I’ve spent over a decade playing with an old Ray Cook M1-X putter. A mallet putter made popular by Nick Price and a few others many moons ago, it has served me well but has felt rather “dead” lately. The grip has become slick and hard and the top of the club had distracting little nicks in the soft metal.
The quest for its replacement began and ended with the Red X mallet from Scotty Cameron (and Titleist).
That’s not wholly true: I briefly looked at every other mallet as well as some of those unusual clubs, like the Futura or the Odyssey 2-Ball that everyone’s got these days.
Concept to Tour
The Red X started out as a concept putter nearly two years ago. Code named “Cabriolet,” it was introduced to the PGA Tour in 2004. Several Tour players immediately accepted the Red X and it averaged a count of nine in play during most tournaments and six at the Masters. The putter is developing a following among all touring professionals, top college and amateur players as well, and the distinctive red grip often gives it away.
The Red X is a comprised of a stainless steel body with a premium precision-milled German Stainless Steel (GSS) insert. The insert has an elastomer border to achieve the proper sound. Scotty thinks the Red X models produce some of the best sound of all of his designs. The sole is aluminium, placing the weight higher and towards the edges, to decrease backspin and increase stability. The grip is a slender red baby T grip.
The Red X is available in three lengths and weights: 33″/350g, 34″/340g, 35″/330g.
Sibling: The X2
The Red X has a sister: the Red X2. This center-shafted model has a straight shaft with no offset. Three dots behind the shaft allow the user to get the shaft in the proper position prior to stroking the putt. Both the Red X and the Red X2 have 4° loft.
Looks and Setup
The Red X is a serious looking putter. Its soft, dull “mist” finish reduces glare and inspires confidence. I use the logo or the printing on my ball to align the putt, and the three white lines on the top of the Red X are much easier to align with my intended line (and the logo on the ball) than the 2-Ball putters. The face of the putter is smoothly milled with curved lines.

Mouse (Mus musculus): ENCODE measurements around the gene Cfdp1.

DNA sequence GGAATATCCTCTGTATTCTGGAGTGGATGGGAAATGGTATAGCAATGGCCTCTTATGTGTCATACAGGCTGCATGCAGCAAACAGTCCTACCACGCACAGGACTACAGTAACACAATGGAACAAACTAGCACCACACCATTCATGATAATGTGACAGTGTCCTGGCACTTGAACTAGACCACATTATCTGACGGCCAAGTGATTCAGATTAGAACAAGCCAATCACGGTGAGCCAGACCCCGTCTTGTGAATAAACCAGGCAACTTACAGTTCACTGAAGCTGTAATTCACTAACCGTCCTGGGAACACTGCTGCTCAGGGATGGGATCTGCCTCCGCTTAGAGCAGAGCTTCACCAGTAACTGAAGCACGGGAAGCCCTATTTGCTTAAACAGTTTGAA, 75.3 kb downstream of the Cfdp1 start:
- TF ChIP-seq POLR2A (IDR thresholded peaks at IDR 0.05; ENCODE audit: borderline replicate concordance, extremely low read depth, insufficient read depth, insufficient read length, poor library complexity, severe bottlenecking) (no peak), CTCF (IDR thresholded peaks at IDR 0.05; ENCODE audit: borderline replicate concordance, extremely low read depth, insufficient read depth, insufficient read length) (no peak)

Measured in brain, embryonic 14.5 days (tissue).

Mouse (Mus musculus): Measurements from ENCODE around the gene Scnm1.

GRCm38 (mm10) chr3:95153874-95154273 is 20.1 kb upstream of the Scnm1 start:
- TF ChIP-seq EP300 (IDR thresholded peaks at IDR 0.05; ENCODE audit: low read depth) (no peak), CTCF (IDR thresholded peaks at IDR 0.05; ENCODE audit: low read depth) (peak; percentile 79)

Feel and Sound
The Red X sets up nicely. The gently rounded sole rests solidly on the ground and practically aligns itself. The singly-bent shaft is positioned in such a way that your eyes line up over the ball, allowing for the smoothest pendulum stroke.
Scuffed putts seem to average more distance than with bladed putters, but this putter is just as likely to get caught up in the fringe for those who putt from the edges of the greens. The putter has a consistent feel and balance on putts of all distances. The grip, which is both skinny and deep, encourages less hand action than other grips. It is also rather small which encourages you to grip the club in the fingers to increase feel.
Of course, there’s also the very simple matter of how the Red X putts. In a word: superb. The ball jumps off the clubface on putts, but in a controllable fashion. Distance control is quite easy, and I could concentrate on making a smoother stroke. Long putts, even with the shorter shaft (33″), are consistently easy to judge. In practice rounds, I felt as though I’d left a few short, but the ball rolled smoothly all the way to the hole. Finally, this club has very little “skid” to it – the ball starts rolling within a few inches and on-line.
All is not roses, however: I did find one flaw. The back of the putter is too thick to properly scoop up a ball resting on the green. But it’s no matter: I always thought I looked cooler picking my ball out of the hole than anyone else did giving themselves short putts anyway. 🙂